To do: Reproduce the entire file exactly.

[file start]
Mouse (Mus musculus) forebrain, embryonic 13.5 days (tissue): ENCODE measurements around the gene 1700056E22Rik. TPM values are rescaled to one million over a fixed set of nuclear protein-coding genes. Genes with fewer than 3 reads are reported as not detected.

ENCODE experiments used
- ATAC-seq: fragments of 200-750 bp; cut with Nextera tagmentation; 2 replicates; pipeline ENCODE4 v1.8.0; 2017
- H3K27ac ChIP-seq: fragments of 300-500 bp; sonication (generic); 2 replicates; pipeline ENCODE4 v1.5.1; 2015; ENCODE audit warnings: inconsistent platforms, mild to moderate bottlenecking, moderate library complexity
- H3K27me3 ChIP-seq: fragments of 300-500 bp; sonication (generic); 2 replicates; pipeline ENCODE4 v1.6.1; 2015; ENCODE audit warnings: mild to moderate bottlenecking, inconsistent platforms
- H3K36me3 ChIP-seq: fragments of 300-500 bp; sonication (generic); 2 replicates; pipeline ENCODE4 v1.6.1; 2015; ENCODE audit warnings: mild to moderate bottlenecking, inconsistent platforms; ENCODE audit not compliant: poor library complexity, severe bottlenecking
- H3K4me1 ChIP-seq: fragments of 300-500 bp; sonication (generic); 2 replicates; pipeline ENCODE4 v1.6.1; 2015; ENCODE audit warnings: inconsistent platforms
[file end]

Mouse (Mus musculus) forebrain, embryonic 13.5 days (tissue): ENCODE measurements around the gene 1700056E22Rik. TPM values are rescaled to one million over a fixed set of nuclear protein-coding genes. Genes with fewer than 3 reads are reported as not detected.

ENCODE experiments used
- ATAC-seq: fragments of 200-750 bp; cut with Nextera tagmentation; 2 replicates; pipeline ENCODE4 v1.8.0; 2017
- H3K27ac ChIP-seq: fragments of 300-500 bp; sonication (generic); 2 replicates; pipeline ENCODE4 v1.5.1; 2015; ENCODE audit warnings: inconsistent platforms, mild to moderate bottlenecking, moderate library complexity
- H3K27me3 ChIP-seq: fragments of 300-500 bp; sonication (generic); 2 replicates; pipeline ENCODE4 v1.6.1; 2015; ENCODE audit warnings: mild to moderate bottlenecking, inconsistent platforms
- H3K36me3 ChIP-seq: fragments of 300-500 bp; sonication (generic); 2 replicates; pipeline ENCODE4 v1.6.1; 2015; ENCODE audit warnings: mild to moderate bottlenecking, inconsistent platforms; ENCODE audit not compliant: poor library complexity, severe bottlenecking
- H3K4me1 ChIP-seq: fragments of 300-500 bp; sonication (generic); 2 replicates; pipeline ENCODE4 v1.6.1; 2015; ENCODE audit warnings: inconsistent platforms